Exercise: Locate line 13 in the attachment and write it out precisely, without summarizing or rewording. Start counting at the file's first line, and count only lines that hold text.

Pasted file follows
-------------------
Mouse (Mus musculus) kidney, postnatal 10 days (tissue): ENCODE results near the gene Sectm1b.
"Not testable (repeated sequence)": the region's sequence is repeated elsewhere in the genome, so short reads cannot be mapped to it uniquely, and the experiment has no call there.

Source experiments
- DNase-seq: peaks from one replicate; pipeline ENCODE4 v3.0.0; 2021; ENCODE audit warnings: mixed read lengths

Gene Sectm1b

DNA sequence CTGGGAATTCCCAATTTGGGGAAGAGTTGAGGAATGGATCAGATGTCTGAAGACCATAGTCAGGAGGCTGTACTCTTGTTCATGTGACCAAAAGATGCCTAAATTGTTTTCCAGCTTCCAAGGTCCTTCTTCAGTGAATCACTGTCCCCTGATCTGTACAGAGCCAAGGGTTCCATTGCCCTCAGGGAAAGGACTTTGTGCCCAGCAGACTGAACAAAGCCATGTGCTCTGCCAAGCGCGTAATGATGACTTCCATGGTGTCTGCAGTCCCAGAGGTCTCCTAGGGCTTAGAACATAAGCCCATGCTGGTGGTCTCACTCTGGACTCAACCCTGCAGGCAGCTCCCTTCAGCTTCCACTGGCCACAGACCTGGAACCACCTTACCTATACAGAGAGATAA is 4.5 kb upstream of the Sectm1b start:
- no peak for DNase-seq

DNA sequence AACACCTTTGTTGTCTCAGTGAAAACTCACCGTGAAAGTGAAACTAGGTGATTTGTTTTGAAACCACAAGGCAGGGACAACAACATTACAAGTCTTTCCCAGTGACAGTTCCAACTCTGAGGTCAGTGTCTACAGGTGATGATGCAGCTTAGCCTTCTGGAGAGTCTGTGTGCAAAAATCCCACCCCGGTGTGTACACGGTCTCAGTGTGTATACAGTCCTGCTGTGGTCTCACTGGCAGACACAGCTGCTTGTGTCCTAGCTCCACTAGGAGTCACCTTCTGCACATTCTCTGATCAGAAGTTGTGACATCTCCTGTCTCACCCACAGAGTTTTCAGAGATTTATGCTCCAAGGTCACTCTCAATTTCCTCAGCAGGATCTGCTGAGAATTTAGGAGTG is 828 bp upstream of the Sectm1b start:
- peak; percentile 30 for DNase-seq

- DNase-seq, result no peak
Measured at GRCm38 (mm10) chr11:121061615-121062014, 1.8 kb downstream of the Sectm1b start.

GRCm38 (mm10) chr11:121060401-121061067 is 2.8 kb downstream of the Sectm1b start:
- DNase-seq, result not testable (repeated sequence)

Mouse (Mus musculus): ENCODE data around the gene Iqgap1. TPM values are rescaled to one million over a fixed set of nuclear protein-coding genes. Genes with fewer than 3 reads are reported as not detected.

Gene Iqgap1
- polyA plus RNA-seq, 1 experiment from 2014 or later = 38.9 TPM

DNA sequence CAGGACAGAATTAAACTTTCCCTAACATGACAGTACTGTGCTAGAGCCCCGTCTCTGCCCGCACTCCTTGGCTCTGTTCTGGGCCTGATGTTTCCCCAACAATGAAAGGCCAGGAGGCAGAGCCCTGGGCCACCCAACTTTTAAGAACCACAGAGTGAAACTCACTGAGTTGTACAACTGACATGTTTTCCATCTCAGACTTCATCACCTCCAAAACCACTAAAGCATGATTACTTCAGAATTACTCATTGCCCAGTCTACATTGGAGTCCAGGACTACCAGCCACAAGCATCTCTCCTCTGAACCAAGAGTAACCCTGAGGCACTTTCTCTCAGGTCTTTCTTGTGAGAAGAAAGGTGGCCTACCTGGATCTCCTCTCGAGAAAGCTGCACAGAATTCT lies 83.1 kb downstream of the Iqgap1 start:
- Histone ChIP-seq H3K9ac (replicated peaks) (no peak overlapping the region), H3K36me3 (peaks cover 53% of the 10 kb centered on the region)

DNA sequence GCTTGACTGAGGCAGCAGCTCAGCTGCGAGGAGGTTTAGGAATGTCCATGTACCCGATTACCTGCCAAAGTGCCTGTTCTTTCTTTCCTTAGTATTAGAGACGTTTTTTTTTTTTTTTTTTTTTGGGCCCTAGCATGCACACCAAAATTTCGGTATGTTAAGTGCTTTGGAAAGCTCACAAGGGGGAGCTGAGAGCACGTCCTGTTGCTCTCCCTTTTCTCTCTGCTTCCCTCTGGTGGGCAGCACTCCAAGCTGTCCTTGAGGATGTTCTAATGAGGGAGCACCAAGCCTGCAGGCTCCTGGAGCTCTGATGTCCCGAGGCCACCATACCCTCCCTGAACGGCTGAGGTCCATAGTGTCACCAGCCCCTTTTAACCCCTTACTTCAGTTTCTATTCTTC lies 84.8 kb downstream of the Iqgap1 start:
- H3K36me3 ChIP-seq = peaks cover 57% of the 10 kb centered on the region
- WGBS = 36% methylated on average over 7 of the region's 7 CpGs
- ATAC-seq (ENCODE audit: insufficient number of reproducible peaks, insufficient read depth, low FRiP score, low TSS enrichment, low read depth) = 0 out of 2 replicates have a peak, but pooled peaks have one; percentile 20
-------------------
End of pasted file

- DNase-seq, result not testable (repeated sequence)